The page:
can't wait to start, jim harrison talking about food, sounds excellent

Finished and it was absolutely amazing, if you have a love of food, and a zest for life, then this is your book. A history of a life of decadence, and good times. Harrison describes meals as some people would describe a religious experience or a family holiday. Good food means something to him and it should mean something to everyone since we only get this one go around. He delves into some life lessons but mainly wants you th...more
One of the best books I've read in a long time. To be enjoyed, it should be read slowly to take in every word. Lots of subtle, dry, and wry humor that is worth taking in. I laughed out loud several times, which is rare for me reading a book. Jim Harrison has a way of putting things into perspective. "In geologic time everyone now present on earth will be dead in a few milliseconds. What a toll! Only through the diligent use of sex and, you guessed it, food can we further ourselves."

He is truly a...more
Anne Holcomb
Aug 06, 2007 Anne Holcomb rated it 5 of 5 stars
Recommends it for: foodies, michiganians, nature lovers
This book was what got me simultaneously interested in food writing and the writings of Jim Harrison. All of Jim Harrison's writing manages to perfectly evoke the spirit of places such as Northern Michigan and the desert Southwest, along with his sometimes over-the-top descriptions of earthly pleasures of all kinds. This book of course focuses on his food writing, and it's a tasty treat. I definitely recommend this for people who are trying to get into Harrison's writing, it's much more accessib...more
A great find put right smack in my hand by the lovely man Michael Siedenberg at the snug and impossible oasis that is Brazenhead Books. It's about cooking, and books, and eating, and more eating, and sneaking cocaine in the bathroom while having dinner with Orson Welles. I thought I'd read most of Harrison, but I'd never even heard of this one. And now it's one of my favorites because of lines like this: "Luckily, we eat in the present tense, else we might travel further into madness..."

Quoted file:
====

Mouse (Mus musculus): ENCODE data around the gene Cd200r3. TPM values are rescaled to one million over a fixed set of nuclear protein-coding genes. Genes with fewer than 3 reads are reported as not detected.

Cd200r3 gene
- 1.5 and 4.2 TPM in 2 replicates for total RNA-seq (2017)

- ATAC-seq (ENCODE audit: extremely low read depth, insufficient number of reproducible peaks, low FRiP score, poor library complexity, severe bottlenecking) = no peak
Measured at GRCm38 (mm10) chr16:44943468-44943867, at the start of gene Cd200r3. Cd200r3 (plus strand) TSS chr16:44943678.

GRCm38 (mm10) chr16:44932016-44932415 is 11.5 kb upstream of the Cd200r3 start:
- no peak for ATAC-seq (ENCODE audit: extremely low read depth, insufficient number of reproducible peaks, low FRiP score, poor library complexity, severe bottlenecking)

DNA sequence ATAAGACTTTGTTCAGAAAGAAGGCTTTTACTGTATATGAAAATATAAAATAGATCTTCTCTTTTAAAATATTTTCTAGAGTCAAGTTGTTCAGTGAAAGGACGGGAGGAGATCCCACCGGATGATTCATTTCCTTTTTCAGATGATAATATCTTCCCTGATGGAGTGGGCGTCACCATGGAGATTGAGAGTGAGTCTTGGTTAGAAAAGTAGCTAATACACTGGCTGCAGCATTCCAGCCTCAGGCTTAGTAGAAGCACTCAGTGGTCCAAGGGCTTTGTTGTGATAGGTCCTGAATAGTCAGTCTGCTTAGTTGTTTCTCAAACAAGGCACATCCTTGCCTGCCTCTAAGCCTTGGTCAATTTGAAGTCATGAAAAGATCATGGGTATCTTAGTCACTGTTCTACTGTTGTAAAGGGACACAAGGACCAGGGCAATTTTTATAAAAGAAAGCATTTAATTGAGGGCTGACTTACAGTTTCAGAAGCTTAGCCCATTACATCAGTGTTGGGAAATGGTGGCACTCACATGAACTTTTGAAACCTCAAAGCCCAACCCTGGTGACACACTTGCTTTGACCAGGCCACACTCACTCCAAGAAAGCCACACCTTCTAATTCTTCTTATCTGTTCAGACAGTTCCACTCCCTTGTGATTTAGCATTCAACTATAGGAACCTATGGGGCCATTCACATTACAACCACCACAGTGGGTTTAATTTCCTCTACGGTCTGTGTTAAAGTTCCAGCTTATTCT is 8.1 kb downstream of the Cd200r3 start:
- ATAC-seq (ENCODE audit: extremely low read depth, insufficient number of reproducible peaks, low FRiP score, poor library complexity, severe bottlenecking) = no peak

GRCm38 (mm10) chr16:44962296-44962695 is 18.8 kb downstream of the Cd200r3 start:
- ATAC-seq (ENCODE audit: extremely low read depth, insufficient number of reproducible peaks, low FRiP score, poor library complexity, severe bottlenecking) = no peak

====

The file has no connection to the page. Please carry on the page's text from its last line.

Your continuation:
Jun 10, 2008 Jennifer rated it 5 of 5 stars
Recommends it for: Stephanie, Chris, Karen
Recommended to Jennifer by: Beth
I don't have it in front of me, so this isn't an exact quote, but my favorite bit of this book is where Harrison says that if you don't have an hour to cook yourself a good dinner every night, you need to quit your job. The collected essays in the book can be repetitive, but you feel like you are hanging out with Hemingway as you read this discussion of the pleasures of the table and where they intersect with the pleasures of nature.
Nadia Daniel
This was recommended reading in Max Watman's excellent "Harvest" I'm already chuckling with lines like this one "it pushes a man to the wall if he stands there in the buff and looks straight down and can't even see his own weenie"
Patrice Sartor